This event will be sent when FP.track() is added to page’s HTML, but it will not be sent if the page was previously refreshed (as indicated by “!”).

FP.track( 'product', 'product view', '! instant' );

Creating an object with data

WP Full Picture requires you to provide in FP.set() a non-empty object.

The names of object’s properties are specified and their full list is available in this spreadsheet.

The screenshot below comes from this spreadsheet.

(1) This is the name name of the event you need to add in FP.track()
(2) These are the properties you can use in the FP.set() data-object
(3) This list shows which properties need to be present in the data object to send the data to a given tracking tool
(4) And finally, you can also see an example use-case

custom events google sheet

Now, let’s take a look at only the data object passed to the FP.set() function.

  'items' : '.main-product',
  'item id' : '{{|get:data-id}}',
  'item name' : '{{h2 span|get:text|replace:SALE:}}',
  'item price' : '{{span.price|get:text|replace:$:|to:float}}',
  'item category' : '{{.prod-category|get:text}}',
  'currency' : 'USD',
  'list name' : {{|get:data-listname}},

As you can see, some values are typical strings, like “USD”. There can also be integers or floating numbers but there is also one special type of data value – recipies . They start and end with ‘{{ }}’ and I will explain later how they work. But before that let’s learn about some other, special properties you need to know about.

Special property: “items”

“Items” is used to track multiple elements of the same type, like all products on page, all articles, etc. Let’s take a look at an example.

Below you have a simple HTML of a cart.

<div id="cart">

    <li class="product" data-id="prod-a-123">
      <button type="button" class="remove">x</button>
      <p class="prod-name">Sale! Product A<strong></p>
      <span class="prod-price">$129.99</span>

    <li class="product" data-id="prod-b-abc">
      <button type="button" class="remove">x</button>
      <p class="prod-name">Product B<strong></p>
      <span class="prod-price">$159.99</span>


To track this data, we will need to set up this code:

FP.set('products in cart', {
  'items' : '#cart li',
  'item id' : '{{|get:data-id}}',
  'item name' : '{{.prod-name|get:text|replace:SALE! :}}',
  'item price' : '{{.prod-price|get:text|replace:$:|to:float}}',
  'currency' : 'USD',

FP.track('products in cart', 'checkout', '! instant');

As you can see “Items” property takes a CSS selector that points at products in cart.

If items is not indicated the only “item” will be considered a document’s <body> element or a context element.

Special property “context”

“Context” is very often used with “in view” or “click” events to limit the number of elements we want to track.

To understand how it works, let’s once again look at an example HTML of a cart, but this time, we will be tracking clicks in “remove” buttons.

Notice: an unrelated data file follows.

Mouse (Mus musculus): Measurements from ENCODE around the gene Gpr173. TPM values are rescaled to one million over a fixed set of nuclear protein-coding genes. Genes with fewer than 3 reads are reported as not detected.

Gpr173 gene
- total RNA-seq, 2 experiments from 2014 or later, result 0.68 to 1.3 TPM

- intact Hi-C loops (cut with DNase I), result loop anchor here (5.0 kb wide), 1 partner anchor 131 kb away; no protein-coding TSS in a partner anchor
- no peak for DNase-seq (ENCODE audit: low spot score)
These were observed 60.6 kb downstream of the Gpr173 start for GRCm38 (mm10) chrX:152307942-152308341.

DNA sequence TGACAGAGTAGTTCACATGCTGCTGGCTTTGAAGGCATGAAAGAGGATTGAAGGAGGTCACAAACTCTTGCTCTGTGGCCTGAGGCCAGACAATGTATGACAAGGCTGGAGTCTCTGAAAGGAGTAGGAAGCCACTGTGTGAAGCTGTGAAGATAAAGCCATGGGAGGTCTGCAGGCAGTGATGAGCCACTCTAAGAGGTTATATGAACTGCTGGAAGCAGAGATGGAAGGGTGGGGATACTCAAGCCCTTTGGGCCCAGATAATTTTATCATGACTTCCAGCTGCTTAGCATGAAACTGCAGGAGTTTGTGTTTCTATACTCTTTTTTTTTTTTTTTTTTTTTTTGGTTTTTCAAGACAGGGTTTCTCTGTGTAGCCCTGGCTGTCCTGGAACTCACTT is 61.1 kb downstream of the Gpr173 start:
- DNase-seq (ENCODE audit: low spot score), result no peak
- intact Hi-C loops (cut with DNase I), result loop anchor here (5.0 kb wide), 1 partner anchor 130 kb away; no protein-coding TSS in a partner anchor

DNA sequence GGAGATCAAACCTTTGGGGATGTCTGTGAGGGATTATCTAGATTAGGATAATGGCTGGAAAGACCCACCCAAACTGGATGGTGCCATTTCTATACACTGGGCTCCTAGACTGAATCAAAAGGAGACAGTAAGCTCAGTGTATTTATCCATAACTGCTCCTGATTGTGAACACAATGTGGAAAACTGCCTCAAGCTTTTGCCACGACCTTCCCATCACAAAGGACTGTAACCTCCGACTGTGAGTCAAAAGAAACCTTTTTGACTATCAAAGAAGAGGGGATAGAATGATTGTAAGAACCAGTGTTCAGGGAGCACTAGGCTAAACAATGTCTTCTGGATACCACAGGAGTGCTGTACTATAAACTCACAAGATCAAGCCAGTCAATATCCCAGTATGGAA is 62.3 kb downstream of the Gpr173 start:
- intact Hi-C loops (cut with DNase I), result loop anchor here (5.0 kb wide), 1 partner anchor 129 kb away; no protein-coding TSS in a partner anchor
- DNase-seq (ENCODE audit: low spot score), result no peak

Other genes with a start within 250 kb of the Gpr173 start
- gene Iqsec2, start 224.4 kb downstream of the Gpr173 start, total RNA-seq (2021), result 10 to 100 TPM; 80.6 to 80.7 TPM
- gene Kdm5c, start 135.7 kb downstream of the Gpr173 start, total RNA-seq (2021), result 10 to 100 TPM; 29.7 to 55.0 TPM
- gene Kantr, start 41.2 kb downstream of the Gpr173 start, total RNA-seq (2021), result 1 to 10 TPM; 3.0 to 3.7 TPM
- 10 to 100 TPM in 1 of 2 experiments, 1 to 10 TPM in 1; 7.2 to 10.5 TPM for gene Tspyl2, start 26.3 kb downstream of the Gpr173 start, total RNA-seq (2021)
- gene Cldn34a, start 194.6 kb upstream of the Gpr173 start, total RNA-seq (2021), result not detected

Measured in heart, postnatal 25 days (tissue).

FP.set('product removed from cart', {
  'context' : 'li.product',
  'item id' : '{{|get:data-id}}',
  'item name' : '{{.prod-name|get:text|replace:SALE! :}}',
  'item price' : '{{.prod-price|get:text|replace:$:|to:float}}',
  'currency' : 'USD',

FP.track('product removed from cart', 'remove from cart', 'click', '#cart .remove');

As you can see, in this example our tracking is triggered by a click in “remove” button.

This button is inside the <li> with class “product”. And this element also contains other product data that we want to track.

That is why we set the context to be this element.

When the event is triggered WP Full Picture will look for the first parent element of the “button” that matches the “context” and set it as a base from which it will grab the rest of the data.

Special properties: “unique” and “unique session”

Other special properties are “unique” and “unique session”

They are used to limit the number of times an event is sent.

  1. “unique” limits it to just a single time (forever)
  2. and “unique session” limits it to a single time in a session

In order for them to work however, they need to have a unique value.

It can be a unique number, unique string ID or a pointer to a unique value in other properties of the object, like in the example below.

FP.set('purchased products', {
  'items' : 'table.ordered-products tr'
  'item id' : '{{|get:data-id}}',
  'item name' : '{{.prod-name|get:text}}',
  'item price' : '{{.price span|get:text|replace:$ :|to:float}}',
  'currency' : 'USD',
  'order value' : '{{.total-purchase|get:text|to:float}}',
  'order id' : '{{#order-id|get:text|replace:order :}}',
  'unique' : 'order id'

FP.track('purchased products', 'purchase', 'instant');

As you can see the value of ‘unique‘ is set to ‘order id‘, which is another property in this object.


Recipies are short instructions of how to grab content from the page and how to format it. They contain a step-by-step procedure on how to do it.